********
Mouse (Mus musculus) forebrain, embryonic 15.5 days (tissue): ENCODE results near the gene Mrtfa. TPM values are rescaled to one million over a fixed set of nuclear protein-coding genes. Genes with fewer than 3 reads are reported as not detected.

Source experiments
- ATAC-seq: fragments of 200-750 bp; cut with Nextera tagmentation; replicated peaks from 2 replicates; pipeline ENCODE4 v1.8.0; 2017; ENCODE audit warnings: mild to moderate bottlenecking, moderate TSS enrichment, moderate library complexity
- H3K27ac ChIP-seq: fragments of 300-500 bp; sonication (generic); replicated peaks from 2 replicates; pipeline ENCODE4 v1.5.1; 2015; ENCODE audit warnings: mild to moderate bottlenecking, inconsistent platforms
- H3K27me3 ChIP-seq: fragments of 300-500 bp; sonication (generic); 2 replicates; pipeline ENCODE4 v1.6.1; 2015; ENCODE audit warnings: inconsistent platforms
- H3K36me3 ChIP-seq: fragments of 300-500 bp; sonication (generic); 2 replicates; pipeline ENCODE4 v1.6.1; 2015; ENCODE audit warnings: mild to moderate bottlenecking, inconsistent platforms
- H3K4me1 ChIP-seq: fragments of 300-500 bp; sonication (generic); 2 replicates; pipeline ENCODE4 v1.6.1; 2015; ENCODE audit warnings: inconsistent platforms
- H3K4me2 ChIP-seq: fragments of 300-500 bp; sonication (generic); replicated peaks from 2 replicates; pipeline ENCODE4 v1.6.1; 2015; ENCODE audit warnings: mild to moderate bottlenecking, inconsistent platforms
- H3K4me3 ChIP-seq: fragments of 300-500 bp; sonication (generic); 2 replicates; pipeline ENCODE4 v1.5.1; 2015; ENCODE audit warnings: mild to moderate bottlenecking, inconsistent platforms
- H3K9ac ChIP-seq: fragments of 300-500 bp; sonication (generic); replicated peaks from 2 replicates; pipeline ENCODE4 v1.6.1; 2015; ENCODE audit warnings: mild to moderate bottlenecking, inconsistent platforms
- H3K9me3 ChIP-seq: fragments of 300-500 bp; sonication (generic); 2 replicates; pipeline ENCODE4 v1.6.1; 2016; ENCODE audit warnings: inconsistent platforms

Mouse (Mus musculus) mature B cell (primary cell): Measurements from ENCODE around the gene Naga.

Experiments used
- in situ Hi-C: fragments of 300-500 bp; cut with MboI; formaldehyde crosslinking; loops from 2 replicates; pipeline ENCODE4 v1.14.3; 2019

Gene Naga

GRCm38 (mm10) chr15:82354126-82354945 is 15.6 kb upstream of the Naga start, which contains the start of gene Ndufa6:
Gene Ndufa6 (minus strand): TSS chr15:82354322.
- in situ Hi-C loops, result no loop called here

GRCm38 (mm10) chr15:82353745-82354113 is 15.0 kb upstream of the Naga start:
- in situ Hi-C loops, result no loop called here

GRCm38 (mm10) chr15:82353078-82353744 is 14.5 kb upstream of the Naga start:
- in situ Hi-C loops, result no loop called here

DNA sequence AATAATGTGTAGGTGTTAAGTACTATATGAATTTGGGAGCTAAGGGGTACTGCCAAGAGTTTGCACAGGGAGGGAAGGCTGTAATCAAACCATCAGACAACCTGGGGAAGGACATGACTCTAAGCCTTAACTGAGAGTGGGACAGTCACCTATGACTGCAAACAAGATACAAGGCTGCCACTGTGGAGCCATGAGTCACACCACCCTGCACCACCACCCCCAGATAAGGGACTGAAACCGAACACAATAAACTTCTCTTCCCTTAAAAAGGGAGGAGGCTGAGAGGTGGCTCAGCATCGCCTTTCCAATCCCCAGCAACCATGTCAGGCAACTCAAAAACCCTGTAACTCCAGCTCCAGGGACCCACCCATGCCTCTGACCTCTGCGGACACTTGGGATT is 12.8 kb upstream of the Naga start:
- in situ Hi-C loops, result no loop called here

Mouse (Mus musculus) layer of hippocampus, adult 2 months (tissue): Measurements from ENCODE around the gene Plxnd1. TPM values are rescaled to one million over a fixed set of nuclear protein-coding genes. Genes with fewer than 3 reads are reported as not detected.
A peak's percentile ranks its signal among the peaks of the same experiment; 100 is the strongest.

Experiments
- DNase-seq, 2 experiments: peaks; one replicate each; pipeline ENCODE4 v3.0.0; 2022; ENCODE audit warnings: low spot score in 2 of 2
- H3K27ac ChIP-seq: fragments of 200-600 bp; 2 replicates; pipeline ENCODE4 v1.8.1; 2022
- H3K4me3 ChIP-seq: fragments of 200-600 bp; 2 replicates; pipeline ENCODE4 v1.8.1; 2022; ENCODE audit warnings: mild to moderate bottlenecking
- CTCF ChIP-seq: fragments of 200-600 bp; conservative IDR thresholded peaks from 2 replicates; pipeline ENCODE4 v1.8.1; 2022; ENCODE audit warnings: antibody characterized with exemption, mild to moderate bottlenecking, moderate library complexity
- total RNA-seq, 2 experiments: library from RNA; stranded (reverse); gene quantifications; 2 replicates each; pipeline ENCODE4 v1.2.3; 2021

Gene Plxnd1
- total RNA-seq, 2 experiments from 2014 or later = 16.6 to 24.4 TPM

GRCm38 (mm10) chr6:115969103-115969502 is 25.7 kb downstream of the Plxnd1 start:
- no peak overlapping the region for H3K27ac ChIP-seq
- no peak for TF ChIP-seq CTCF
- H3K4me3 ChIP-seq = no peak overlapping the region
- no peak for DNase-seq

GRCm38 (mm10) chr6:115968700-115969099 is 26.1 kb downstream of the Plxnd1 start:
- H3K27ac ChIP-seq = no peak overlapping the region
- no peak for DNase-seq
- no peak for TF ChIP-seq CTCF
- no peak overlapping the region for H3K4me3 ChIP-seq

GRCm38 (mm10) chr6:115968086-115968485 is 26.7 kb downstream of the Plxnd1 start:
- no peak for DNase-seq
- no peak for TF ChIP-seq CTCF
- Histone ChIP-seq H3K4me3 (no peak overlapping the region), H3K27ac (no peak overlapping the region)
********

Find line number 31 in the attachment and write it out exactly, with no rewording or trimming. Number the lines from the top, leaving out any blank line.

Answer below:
- CTCF ChIP-seq: fragments of 200-600 bp; conservative IDR thresholded peaks from 2 replicates; pipeline ENCODE4 v1.8.1; 2022; ENCODE audit warnings: antibody characterized with exemption, mild to moderate bottlenecking, moderate library complexity